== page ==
It is a dreary, we say. It is dismal. But in the damp, in the grey rainlight, everything is softer and more vivid. It is like looking at the whole world by candlelight. Everything becomes more beautiful, more romantic, more clearly itself, by what’s absent. Beauty shines in the dark, because it is at home there.

Burdocks

Burdock bud
Think not, how many are there?, or will they be hard to pick out?, or well, this is irritating. These are common responses. Think instead, what path was I walking, that I brushed up against something so eager to be with me?

We are the perfect hosts for whatever work we need. It is not something to be sought. Look only for the irritation, poking through the layers you have put on. The work is not to dig out the hooks, or wear a slicker slicker, or to go another way, or to hack down the burdock. These are common solutions. The work is to ask, and then know, what path was I walking, that made me a good host? The work is to make peace with one’s carrier status, and then walk again, eyes open, and heart still.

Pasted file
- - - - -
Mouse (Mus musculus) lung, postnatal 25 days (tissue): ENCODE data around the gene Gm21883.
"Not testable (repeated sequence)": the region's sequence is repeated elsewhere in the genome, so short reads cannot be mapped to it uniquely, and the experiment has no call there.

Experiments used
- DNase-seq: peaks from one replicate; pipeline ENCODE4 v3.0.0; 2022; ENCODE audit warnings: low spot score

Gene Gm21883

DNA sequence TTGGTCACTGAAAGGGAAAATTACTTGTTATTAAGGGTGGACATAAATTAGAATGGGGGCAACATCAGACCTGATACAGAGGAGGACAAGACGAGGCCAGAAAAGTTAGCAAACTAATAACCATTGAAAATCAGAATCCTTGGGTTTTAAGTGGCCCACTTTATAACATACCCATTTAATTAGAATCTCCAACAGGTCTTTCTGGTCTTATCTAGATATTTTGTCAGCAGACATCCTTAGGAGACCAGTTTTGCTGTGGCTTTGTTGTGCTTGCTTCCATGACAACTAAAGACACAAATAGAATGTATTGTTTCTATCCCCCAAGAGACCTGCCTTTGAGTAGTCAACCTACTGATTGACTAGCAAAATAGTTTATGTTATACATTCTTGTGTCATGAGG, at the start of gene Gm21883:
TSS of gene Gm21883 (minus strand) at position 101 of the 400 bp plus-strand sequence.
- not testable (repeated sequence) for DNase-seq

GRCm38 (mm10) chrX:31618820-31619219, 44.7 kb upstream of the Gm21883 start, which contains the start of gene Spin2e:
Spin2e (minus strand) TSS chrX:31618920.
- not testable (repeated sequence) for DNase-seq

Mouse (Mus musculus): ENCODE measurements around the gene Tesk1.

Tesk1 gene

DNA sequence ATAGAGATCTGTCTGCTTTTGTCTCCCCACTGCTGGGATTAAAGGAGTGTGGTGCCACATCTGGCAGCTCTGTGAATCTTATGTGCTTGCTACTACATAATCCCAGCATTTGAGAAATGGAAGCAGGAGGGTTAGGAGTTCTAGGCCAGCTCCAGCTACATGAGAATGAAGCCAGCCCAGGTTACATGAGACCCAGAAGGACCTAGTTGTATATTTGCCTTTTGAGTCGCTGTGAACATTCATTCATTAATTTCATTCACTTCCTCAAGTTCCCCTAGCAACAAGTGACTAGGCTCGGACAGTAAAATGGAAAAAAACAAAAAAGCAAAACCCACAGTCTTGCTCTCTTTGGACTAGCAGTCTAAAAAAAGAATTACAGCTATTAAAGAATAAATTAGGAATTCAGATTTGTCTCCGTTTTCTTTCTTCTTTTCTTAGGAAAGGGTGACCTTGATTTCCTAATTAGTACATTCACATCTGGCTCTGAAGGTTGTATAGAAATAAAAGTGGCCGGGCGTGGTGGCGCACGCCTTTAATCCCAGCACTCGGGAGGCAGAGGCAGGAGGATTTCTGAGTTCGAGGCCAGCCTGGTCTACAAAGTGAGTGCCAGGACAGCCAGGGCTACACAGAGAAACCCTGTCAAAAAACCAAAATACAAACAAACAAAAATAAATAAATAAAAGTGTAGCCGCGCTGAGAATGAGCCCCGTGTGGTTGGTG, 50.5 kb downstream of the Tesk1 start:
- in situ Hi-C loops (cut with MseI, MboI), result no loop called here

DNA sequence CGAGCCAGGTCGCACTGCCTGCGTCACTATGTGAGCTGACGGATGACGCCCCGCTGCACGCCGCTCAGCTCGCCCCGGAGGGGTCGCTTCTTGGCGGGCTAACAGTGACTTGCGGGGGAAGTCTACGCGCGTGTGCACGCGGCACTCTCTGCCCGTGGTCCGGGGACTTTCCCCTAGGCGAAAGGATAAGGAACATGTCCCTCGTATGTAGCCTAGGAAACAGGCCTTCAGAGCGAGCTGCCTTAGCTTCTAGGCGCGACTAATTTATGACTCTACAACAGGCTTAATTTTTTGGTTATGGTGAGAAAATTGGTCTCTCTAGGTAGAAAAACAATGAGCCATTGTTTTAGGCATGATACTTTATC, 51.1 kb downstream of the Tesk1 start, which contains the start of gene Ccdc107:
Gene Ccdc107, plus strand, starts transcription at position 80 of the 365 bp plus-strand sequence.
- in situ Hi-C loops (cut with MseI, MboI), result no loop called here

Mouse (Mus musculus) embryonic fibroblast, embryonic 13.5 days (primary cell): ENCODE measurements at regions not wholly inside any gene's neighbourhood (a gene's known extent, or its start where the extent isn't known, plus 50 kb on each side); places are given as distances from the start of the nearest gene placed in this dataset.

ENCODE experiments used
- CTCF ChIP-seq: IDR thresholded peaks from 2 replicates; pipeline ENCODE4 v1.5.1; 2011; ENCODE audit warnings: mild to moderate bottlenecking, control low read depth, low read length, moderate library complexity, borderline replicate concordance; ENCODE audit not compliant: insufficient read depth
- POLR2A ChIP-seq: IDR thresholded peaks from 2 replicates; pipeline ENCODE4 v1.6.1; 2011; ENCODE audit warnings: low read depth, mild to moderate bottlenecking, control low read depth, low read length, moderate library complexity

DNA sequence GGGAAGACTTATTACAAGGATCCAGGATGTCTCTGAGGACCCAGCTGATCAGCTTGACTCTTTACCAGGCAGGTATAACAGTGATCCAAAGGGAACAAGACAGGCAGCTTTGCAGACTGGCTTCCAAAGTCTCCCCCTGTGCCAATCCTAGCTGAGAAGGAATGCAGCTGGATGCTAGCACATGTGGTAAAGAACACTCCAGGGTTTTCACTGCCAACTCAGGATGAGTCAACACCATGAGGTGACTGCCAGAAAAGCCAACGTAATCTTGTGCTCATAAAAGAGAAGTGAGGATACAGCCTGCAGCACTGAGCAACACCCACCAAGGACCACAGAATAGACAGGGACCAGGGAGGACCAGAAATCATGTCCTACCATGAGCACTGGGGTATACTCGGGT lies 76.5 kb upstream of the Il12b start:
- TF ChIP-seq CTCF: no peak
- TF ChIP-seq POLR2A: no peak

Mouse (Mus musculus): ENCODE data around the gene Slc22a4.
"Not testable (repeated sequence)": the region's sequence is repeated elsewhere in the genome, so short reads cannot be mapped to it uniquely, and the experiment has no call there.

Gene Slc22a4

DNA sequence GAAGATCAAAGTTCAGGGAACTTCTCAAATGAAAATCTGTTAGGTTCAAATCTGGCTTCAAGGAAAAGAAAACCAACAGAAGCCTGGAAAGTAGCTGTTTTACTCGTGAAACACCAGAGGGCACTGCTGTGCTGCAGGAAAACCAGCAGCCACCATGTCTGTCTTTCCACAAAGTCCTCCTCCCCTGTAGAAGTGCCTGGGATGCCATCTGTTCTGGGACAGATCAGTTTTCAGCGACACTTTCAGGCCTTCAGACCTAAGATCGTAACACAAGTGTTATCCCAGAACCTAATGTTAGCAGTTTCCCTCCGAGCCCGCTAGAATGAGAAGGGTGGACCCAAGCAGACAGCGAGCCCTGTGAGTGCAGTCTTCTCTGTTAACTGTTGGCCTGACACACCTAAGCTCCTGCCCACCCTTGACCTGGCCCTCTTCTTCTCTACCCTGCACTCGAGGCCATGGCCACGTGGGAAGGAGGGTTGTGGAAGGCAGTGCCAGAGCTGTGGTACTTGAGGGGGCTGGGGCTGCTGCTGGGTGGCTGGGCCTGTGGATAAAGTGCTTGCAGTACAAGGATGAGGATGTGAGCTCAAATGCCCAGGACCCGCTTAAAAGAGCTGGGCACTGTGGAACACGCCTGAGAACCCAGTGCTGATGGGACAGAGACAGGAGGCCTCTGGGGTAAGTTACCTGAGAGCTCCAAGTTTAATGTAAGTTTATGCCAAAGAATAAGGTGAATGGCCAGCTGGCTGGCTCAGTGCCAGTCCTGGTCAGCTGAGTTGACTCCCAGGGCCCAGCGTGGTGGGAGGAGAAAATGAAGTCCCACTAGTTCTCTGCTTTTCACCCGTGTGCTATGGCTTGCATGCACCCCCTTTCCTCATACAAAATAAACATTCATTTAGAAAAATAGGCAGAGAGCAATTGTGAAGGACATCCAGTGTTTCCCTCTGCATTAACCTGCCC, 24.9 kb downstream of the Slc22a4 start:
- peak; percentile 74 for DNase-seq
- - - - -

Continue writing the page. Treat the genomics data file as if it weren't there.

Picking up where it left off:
October Bouquet

Bouquet of burdock, grass, berries and yellow flowers
It is unusual, as a mammal, to experience coolness from the inside out, I say to Linda as she takes the needles out.

Afterwards, I go for a walk. The sun is out. The moon is out. The sun is loud and the moon is quiet, but both are bright. It is cool and very crisp. Something small inside me says, yes, as I cross the road towards the old Governor’s estate.

I walk past the small pond, and pause as I come up towards the large garden plot, plowed and planted with a cover crop for winter. The grass off the path ahead is rustling in the piercing sunlight. I stand and watch the organic shimmer. It is beautifully choreographed – the short grasses flicker in staccato quarter-turns, the long grasses bend sideways, low, and back in slow, sweeping bobs. Movement and stillness ripple through the space.

I am about to set off again, when I notice burdock to my left. I have been thinking about burdock, and decide to take a stem, then two, so I can photograph them later. I walk with the dry, shaggy, husk of a bouquet clasped in my hand, a march of ephemeral conquest. I am carrying it like a bright-eyed suitor, and have the same feeling in my heart. I am struck by how silly this must look.